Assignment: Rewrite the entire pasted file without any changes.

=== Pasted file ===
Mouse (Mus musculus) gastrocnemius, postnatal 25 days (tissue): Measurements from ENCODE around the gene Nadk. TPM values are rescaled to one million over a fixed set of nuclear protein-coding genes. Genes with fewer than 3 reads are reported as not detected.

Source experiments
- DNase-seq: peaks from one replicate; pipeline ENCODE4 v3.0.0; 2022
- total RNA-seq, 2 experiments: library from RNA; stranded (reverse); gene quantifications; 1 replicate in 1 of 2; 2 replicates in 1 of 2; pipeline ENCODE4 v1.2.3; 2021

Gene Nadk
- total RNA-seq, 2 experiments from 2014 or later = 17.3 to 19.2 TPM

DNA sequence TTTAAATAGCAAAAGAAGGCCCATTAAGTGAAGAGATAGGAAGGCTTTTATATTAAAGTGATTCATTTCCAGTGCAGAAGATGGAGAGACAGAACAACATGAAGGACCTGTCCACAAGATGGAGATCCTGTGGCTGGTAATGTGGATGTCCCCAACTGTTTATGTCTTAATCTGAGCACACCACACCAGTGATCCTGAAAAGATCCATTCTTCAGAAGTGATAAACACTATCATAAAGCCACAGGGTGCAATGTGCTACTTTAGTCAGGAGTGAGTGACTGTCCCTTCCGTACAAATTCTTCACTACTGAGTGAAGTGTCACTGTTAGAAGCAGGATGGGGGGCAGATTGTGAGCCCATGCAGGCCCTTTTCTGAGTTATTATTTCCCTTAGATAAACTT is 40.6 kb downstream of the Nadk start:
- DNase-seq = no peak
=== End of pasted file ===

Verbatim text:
Mouse (Mus musculus) gastrocnemius, postnatal 25 days (tissue): Measurements from ENCODE around the gene Nadk. TPM values are rescaled to one million over a fixed set of nuclear protein-coding genes. Genes with fewer than 3 reads are reported as not detected.

Source experiments
- DNase-seq: peaks from one replicate; pipeline ENCODE4 v3.0.0; 2022
- total RNA-seq, 2 experiments: library from RNA; stranded (reverse); gene quantifications; 1 replicate in 1 of 2; 2 replicates in 1 of 2; pipeline ENCODE4 v1.2.3; 2021

Gene Nadk
- total RNA-seq, 2 experiments from 2014 or later = 17.3 to 19.2 TPM

DNA sequence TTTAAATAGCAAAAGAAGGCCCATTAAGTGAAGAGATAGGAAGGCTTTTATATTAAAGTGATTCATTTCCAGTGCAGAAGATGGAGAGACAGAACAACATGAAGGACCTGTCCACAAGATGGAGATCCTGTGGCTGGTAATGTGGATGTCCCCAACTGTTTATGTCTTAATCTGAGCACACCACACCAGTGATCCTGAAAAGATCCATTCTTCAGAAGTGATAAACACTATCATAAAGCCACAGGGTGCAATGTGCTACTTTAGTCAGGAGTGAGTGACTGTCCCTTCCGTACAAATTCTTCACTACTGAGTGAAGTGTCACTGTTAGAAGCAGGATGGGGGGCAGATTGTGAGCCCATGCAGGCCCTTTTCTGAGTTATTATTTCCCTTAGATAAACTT is 40.6 kb downstream of the Nadk start:
- DNase-seq = no peak